Musical and mystical, often in the same poem, Dianne Borsenik has penned a series of bluesy ragas full of moons, Quentin Tarantino, hot rods, mass murders, dust, the Dog Star, the Weather Channel, and us as “paper lotuses,” cross-stitched with a series of precise ekphrastic poems derived from different forms of art. This is a book that moves easily between forms and worlds, sometimes with full declarative clarity, sometimes in more opaque lines that resist easy explanation. For in the end, this is a book of celebration, for language, for life, for all that can be seen and unseen: “This is the music of love. Grandsons, / morning raga. Grandfather, evening raga. / Maybe waiting is just a word for the raga that plays in between.  Sean Thomas Dougherty, author of The Second O of Sorrow

In this magical, musically-inspired collections of poems, Dianne Borsenik carves thoughts and orchestrates observations with the precision of a master. From seeing Scooby-Doo in a rust fragment to musing on shocking deaths imposed by man and nature, she strips away pretense and predictability. And in the end, Borsenik proves that while “sometimes, ordinary isn’t near enough,” her pungent words are more than enough to reshape and refurbish the head space you occupy. — Christine Howey, Former Exec. Director of Literary Cleveland, writer/actor, Exact Change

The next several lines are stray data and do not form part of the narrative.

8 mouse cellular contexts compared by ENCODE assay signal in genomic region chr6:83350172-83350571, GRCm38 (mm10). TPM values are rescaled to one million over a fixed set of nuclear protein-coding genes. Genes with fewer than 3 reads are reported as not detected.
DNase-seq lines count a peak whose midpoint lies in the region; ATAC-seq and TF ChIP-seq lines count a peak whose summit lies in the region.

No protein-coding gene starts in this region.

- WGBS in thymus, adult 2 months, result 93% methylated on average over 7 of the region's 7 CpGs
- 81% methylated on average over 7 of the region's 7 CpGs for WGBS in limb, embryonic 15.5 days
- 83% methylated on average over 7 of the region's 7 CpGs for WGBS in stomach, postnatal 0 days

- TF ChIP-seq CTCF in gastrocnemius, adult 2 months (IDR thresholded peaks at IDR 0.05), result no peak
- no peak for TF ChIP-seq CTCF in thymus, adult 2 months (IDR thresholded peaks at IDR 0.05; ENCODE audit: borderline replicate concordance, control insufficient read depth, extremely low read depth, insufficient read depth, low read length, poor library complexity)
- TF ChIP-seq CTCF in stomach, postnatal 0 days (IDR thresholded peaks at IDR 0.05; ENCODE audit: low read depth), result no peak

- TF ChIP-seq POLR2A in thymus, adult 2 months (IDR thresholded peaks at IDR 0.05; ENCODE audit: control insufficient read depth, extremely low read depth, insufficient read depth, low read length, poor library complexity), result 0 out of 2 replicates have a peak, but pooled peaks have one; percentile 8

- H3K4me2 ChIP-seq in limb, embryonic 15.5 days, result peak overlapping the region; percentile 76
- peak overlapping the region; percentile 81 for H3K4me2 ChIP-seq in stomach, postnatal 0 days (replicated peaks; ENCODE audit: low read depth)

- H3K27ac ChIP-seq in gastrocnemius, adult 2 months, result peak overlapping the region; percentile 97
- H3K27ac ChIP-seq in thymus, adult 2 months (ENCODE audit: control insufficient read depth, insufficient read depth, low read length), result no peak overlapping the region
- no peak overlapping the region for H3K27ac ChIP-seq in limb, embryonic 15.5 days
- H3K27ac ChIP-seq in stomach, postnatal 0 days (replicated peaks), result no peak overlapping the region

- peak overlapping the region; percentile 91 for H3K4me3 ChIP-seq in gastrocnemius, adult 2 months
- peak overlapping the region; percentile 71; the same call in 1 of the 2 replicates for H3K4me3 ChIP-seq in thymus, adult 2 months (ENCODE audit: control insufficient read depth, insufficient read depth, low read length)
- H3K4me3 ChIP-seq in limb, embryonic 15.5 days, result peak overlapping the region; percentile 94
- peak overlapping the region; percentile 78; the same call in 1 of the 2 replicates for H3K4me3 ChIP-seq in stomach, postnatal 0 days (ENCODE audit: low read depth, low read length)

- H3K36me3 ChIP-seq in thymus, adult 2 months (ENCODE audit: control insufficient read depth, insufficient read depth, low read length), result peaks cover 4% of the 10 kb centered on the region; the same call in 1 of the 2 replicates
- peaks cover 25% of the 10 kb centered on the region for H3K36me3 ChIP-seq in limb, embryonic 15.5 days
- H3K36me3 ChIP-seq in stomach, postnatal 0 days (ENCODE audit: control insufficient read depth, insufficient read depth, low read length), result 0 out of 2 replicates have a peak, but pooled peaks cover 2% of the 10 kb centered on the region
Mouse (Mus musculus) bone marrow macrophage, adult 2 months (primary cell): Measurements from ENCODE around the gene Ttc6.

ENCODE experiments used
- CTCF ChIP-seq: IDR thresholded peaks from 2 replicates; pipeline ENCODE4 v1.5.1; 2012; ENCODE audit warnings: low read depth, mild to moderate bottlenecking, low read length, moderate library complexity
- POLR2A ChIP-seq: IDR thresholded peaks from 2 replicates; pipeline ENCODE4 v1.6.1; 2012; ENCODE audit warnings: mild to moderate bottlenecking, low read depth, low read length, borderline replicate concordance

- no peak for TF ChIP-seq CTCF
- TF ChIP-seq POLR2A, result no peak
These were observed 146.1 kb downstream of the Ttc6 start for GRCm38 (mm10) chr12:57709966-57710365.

Dear reader, if you have come to these pages for sweet tales and harmonious endings, then you have come to the wrong place. Dianne Borsenik has a penchant for tart language, a luscious way with metaphor, and is not above making outright rowdy proclamations. “I’ll barefoot the rails/ after they’ve cooled… go full-throat… full-throttle, head high and balls out.” Every line of this improvisation of texture, taste, sound and smell is Dianne Borsenik, laid bare, then gathered, framed and hung out so the sun shines all over it, “a radical art form… a special breathtaking.”— Kari Gunter-Seymour, author of Serving, former Poet Laureate of Athens, OH, currently serving as Ohio Poet Laureate

Ragas, jazz, Dylan, Bjรถrk, oxygen, Japanese legends, Lennon, McCartney, origami, Tarantino, Michelle Obama. I could go on in listing the inspirations Borsenik provides, tied together in four parts, each one an instrument that contributes to the rhythms. From the sitar to the tabla, the poems read like a double album, one you will play many times, finding something new with each listen. As Borsenik concludes, “the real prize is not knowing.”—Puma Perl, poet, author of Retrograde, recipient of the 2016 Acker Award for Writing